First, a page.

College asks for funds to expand
By Steve Herring
Published in News on August 3, 2008 11:02 AM
Wayne County commissioners on Tuesday will be asked for tentative approval of a proposed $20 million capital improvement project at Wayne Community College.
Currently, there are no funds available for construction and the vote does not commit any funding. However, the board's approval is needed to initiate the planning process.
Each of the state's community colleges has received $90,000 from the North Carolina Community College System for the initial design of the No. 1 project identified in a college's long-range facilities master plan.
But in order to receive the funding, the county must first agree to support the new construction with operations and maintenance funds.
The estimated average additional annual costs to the county associated with the project would be $130,000.
WCC's proposed project includes a 41,459-square-foot two-story addition to the Pine (Allied Health and Public Safety) Building; renovations to the existing Pine Building; and construction of a 13,000-sq.-ft. supporting energy plant.
The new energy plant accounts for $5.8 million of the $20 million project cost.
The new building would include 25 offices, 19 classrooms, 13 laboratories, energy plant, observation room and conference room.
"It ($90,000) is strictly planning money," said Ken Ritt, WCC vice president for educational support services. "We have no indication of having funds (to build). It is just being ready."
Ritt said the college had used data from a county survey and from an on-campus survey to help put together a long-range plan.
That effort identified the college's growing Allied Health and Public Safety programs as the top priority. He called the project "very important. We really need to expand the facilities."
"We need to expand both of these programs," Ritt said. "I don't think anyone doubts the need for nursing, public safety and homeland security programs."
Allied health and public service areas are among the fastest-growing occupations in Wayne County with job growth projected to increase 25 percent over the next six years, said Bill Thompson, WCC associate vice president for institutional advancement.
WCC enrolls more than 1,500 students in allied health and public service-related fields with another 425 students enrolled in the Associate in Arts programs who plan to enter the nursing or dental programs.
No design yet exists for the project.
What the college has is a "footprint" in which college officials looked at the number of offices and classrooms needed to determine the square footage that would be required.
Once approved by commissioners, WCC will advertise for a designer. The last time the college placed such an advertisement it received more than 30 replies.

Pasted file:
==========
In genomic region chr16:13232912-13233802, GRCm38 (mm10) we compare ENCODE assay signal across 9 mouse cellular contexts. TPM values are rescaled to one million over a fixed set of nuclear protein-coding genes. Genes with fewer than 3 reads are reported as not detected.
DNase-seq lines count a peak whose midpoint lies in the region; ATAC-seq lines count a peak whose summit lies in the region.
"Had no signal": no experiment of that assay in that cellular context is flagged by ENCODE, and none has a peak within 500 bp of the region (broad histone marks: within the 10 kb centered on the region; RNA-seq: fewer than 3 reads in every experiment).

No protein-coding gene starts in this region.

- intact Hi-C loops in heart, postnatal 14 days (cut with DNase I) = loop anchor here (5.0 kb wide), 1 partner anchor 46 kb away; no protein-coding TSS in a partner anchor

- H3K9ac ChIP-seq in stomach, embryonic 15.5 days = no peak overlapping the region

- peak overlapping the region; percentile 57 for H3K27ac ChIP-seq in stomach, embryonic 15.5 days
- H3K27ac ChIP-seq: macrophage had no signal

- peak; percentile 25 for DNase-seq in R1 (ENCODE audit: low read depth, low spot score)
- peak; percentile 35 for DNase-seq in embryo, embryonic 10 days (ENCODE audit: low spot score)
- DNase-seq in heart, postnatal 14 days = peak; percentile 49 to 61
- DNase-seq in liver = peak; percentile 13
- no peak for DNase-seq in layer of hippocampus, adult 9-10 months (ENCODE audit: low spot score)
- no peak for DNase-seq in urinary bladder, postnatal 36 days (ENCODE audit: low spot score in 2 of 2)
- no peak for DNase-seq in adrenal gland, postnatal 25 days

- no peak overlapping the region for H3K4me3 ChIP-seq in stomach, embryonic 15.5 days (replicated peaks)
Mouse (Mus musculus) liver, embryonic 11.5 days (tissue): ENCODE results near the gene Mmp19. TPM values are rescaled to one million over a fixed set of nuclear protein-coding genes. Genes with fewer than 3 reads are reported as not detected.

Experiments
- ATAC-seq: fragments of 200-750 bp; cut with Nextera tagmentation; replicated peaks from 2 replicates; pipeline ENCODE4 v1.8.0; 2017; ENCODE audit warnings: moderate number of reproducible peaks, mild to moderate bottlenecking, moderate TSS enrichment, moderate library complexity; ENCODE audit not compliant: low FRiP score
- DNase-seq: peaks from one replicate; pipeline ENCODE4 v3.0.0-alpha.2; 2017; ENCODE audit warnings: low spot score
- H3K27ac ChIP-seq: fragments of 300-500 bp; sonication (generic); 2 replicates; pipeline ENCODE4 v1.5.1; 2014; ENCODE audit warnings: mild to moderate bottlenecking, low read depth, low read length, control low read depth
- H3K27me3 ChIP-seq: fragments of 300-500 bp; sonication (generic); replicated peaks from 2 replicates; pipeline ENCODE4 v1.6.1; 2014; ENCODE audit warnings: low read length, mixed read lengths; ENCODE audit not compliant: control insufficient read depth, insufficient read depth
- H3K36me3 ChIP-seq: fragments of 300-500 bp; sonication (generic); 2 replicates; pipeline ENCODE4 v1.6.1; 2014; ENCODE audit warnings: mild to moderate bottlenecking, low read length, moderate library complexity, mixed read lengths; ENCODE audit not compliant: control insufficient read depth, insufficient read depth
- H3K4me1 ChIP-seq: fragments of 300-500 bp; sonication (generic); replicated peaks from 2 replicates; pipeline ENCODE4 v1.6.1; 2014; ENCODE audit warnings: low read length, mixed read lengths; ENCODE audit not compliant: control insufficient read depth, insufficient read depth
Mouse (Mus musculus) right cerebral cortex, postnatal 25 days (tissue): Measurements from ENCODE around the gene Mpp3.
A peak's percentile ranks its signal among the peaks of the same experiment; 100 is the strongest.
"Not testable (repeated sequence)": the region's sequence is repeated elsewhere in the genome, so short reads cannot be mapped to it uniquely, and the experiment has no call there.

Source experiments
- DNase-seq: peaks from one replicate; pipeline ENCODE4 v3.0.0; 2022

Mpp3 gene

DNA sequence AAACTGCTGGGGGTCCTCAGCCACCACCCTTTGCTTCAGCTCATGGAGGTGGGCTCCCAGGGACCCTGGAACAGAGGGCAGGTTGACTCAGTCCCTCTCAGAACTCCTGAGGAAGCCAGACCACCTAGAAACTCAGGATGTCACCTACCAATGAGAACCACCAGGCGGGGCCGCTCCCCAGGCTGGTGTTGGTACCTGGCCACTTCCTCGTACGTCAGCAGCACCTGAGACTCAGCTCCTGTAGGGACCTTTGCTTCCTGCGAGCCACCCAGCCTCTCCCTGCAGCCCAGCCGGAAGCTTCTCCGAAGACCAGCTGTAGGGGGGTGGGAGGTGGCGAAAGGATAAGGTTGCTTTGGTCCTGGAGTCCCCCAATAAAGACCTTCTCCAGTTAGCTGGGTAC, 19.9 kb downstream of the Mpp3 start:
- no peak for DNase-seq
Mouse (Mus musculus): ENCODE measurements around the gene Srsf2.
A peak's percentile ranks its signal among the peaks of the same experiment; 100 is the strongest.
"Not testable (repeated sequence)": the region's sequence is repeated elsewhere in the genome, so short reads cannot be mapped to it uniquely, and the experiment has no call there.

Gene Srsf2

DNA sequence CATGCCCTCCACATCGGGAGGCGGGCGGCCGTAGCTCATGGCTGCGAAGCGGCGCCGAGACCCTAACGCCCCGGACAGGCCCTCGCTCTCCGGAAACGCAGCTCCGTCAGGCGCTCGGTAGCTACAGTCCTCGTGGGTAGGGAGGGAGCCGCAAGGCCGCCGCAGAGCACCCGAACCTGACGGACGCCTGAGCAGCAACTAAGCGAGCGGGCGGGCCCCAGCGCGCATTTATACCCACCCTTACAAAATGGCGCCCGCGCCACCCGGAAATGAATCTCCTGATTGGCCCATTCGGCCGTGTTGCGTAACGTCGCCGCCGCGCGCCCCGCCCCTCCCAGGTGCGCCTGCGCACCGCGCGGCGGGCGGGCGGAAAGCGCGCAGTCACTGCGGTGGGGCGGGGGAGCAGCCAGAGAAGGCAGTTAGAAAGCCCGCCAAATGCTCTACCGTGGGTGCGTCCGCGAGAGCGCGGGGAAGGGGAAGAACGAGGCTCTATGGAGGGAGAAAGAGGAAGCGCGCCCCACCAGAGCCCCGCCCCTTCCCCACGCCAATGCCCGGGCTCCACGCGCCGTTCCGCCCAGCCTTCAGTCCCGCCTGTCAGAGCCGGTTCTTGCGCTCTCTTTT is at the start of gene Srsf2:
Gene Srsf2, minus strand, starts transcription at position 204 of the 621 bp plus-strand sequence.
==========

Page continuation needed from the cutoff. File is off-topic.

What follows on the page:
College officials and trustees will meet to select a designer who will then create a basic rendering and floor plan.
Ritt said it normally takes a full year to complete the design of a project the size of the one being considered at WCC.
"This will put us four months ahead," he said.
In his letter to commissioners concerning the project, county Manager Lee Smith noted that some colleges had not been prepared when a higher education bond was approved in 2000.
That was not the case for WCC, Ritt said.
He said the planning money being provided by the state is to help ensure colleges are ready should another bond be considered.
Overall, the health care and public services occupations in Wayne County are projected to grow from just under 8,000 jobs to 9,930 by 2013, Thompson said. The average annual earnings per worker is approximately $35,000.
Wayne County citizens are getting older, Thompson said. Currently 12 percent of the county population is 65 years old and older and that age group is expected to increase to 18 percent of the population by 2030, he said.
"Consequently, Wayne Community College must expand its health sciences program to meet shortages in the healthcare community, to meet demanding accreditation requirements and to meet the growing needs of an aging population," Thompson said. "Some shortages can be more quickly addressed by short-term training while others will require extensive two-year training programs like Associate Degree Nursing."
The projected annual job openings for registered nurses (who on average earn around $25 per hour), is estimated to be about 50 per year, he said. Projected annual job openings take into account replacements and new jobs.
WCC, in partnership with Wayne Memorial Hospital and a Kate B. Reynolds grant, was able to increase the enrollment of nursing students by eight per year to 82 in fall 2007 by hiring another nursing instructor, he said.
Thompson said that the space that is presently assigned to nursing does not allow for an increase in the number of students for the Associate Degree Program plus the Practical Nursing Program and advanced standing student groups.
"Added to this challenge is the requirement for changes in methods of instruction and simulation labs with enhanced technology that will require new and different laboratory space," he said.
Medical assisting, one of the top five fastest-growing occupations, has also grown from 5 to 44 students over the past 10 years, he said.
"Physicians' offices in Goldsboro are realizing the value of the medical assistant and the multi-skills that they perform," Thompson said. "Nurse aides, geriatric nurse aides, orderlies, attendants and pharmacy technicians are also projected to grow over the next six years. The growth of these programs is also hampered by teaching space, which limits the number of students that can be enrolled at any one time."
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